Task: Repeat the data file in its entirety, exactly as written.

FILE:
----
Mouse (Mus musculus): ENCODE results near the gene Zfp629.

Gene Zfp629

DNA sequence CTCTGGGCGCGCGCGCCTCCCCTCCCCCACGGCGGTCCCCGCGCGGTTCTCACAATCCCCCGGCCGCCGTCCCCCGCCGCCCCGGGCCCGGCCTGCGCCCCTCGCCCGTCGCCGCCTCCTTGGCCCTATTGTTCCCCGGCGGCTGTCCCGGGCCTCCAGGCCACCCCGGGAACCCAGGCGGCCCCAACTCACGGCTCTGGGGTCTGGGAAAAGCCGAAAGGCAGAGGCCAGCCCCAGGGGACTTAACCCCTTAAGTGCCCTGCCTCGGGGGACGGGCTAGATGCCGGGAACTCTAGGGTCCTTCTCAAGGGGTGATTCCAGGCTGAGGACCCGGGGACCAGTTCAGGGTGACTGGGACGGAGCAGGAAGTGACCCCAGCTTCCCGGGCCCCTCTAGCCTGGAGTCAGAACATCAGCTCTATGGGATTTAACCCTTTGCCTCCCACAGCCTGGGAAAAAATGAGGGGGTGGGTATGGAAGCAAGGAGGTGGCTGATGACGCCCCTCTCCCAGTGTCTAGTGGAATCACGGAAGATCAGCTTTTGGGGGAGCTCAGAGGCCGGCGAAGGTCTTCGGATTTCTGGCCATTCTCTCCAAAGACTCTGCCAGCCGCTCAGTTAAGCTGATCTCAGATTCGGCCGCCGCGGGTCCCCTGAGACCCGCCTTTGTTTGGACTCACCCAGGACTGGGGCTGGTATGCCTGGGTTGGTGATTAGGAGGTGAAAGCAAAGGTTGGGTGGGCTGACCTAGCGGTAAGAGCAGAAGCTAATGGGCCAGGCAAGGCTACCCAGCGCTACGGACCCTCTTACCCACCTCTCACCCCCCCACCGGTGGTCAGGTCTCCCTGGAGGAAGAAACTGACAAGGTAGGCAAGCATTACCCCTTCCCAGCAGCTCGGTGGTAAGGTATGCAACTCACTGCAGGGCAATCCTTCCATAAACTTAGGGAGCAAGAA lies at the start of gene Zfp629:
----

Mouse (Mus musculus): ENCODE results near the gene Zfp629.

Gene Zfp629

DNA sequence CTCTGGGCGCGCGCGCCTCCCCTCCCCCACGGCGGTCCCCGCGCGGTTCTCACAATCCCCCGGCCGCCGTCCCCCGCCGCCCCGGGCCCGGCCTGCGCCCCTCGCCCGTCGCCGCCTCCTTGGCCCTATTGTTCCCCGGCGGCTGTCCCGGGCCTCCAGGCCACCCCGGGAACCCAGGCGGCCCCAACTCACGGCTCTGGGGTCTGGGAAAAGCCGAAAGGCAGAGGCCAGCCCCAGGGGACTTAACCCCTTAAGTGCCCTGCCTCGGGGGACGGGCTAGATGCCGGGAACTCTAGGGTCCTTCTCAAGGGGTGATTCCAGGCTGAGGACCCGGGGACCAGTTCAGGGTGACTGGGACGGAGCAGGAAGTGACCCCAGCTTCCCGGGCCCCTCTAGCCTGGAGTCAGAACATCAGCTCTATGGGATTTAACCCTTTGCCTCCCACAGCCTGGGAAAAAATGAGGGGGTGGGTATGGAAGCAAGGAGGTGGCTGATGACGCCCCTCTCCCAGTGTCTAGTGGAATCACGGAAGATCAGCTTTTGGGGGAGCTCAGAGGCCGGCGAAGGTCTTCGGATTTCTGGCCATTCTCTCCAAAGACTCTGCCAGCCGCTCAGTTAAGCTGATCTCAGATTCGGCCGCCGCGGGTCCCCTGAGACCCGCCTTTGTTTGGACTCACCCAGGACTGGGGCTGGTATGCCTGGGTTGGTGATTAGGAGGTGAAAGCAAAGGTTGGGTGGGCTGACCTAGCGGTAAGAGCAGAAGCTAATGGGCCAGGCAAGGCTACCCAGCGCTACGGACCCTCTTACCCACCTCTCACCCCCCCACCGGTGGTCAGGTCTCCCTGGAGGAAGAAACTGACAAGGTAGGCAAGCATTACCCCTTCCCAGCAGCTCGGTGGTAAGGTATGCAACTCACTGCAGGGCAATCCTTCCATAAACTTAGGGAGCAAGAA lies at the start of gene Zfp629: